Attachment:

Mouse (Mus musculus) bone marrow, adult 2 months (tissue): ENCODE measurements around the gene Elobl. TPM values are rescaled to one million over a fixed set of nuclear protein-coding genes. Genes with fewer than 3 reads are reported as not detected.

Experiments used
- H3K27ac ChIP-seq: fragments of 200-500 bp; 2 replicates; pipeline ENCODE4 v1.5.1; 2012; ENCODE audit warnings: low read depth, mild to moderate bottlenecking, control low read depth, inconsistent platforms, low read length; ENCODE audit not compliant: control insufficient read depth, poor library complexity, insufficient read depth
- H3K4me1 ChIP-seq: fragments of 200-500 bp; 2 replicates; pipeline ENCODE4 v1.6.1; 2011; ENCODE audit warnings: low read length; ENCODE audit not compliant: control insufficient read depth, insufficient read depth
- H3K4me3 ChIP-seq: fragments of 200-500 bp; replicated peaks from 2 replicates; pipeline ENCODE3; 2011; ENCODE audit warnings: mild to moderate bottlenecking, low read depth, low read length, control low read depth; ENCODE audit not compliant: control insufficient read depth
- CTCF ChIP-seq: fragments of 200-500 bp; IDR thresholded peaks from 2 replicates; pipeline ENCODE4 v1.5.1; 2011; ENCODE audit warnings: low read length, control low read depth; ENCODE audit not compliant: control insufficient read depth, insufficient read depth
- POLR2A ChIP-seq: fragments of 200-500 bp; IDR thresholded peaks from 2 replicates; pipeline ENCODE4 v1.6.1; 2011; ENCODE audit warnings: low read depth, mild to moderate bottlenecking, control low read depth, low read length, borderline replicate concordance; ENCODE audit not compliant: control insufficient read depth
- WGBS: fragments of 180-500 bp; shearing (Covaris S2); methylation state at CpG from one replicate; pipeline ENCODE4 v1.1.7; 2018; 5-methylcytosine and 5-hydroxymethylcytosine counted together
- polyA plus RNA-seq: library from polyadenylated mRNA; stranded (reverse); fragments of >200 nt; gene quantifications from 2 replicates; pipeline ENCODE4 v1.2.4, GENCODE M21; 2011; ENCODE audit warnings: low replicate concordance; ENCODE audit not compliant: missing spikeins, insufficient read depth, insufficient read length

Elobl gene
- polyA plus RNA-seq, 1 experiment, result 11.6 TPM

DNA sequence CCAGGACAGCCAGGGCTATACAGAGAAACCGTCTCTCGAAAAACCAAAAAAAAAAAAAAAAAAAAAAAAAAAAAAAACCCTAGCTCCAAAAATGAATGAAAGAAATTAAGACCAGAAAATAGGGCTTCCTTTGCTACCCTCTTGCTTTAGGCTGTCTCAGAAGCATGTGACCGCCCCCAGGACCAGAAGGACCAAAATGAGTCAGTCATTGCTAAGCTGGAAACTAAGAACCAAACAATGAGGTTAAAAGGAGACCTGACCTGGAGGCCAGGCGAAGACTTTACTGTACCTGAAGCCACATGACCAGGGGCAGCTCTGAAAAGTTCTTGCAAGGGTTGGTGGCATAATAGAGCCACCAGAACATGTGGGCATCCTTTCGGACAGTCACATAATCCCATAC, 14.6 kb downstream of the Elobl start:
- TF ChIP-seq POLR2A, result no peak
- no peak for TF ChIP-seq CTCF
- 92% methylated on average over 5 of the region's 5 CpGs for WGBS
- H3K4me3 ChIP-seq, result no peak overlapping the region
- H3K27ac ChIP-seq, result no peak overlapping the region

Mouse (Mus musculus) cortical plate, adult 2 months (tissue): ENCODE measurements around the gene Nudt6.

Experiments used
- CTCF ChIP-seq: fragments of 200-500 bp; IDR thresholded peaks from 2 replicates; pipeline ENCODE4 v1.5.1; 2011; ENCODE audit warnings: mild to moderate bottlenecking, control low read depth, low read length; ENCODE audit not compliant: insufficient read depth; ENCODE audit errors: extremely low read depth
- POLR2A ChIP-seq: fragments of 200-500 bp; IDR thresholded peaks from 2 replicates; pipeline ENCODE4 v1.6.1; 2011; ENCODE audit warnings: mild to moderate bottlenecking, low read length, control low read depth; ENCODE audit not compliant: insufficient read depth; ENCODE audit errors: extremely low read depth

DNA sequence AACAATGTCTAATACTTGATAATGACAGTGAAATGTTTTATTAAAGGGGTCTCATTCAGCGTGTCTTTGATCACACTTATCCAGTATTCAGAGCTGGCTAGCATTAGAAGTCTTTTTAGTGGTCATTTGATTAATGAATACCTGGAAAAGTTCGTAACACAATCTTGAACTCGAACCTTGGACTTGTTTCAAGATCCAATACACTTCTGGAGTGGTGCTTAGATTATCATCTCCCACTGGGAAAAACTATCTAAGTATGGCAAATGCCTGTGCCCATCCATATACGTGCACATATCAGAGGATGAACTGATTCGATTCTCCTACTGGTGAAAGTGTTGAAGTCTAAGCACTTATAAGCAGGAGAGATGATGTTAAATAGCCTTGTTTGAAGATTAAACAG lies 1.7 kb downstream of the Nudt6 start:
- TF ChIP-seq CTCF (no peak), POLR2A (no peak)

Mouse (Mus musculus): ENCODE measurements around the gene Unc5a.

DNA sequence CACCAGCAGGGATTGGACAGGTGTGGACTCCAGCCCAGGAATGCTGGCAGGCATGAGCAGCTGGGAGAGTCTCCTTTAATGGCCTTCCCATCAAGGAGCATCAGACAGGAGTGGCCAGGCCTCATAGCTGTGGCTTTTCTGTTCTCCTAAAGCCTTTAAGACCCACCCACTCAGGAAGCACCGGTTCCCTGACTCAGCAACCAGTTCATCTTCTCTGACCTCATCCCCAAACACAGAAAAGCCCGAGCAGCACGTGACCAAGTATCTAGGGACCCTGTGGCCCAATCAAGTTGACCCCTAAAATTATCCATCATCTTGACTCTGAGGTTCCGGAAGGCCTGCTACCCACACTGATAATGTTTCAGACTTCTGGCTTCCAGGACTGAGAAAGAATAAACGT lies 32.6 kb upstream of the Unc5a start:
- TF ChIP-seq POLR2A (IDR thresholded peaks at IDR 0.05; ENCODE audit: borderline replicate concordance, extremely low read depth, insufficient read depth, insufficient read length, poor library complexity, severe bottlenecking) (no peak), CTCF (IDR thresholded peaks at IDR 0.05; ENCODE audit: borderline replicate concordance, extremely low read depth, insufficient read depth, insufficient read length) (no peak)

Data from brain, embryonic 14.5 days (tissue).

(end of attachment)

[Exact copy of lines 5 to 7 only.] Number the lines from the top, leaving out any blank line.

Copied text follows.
- H3K4me3 ChIP-seq: fragments of 200-500 bp; replicated peaks from 2 replicates; pipeline ENCODE3; 2011; ENCODE audit warnings: mild to moderate bottlenecking, low read depth, low read length, control low read depth; ENCODE audit not compliant: control insufficient read depth
- CTCF ChIP-seq: fragments of 200-500 bp; IDR thresholded peaks from 2 replicates; pipeline ENCODE4 v1.5.1; 2011; ENCODE audit warnings: low read length, control low read depth; ENCODE audit not compliant: control insufficient read depth, insufficient read depth
- POLR2A ChIP-seq: fragments of 200-500 bp; IDR thresholded peaks from 2 replicates; pipeline ENCODE4 v1.6.1; 2011; ENCODE audit warnings: low read depth, mild to moderate bottlenecking, control low read depth, low read length, borderline replicate concordance; ENCODE audit not compliant: control insufficient read depth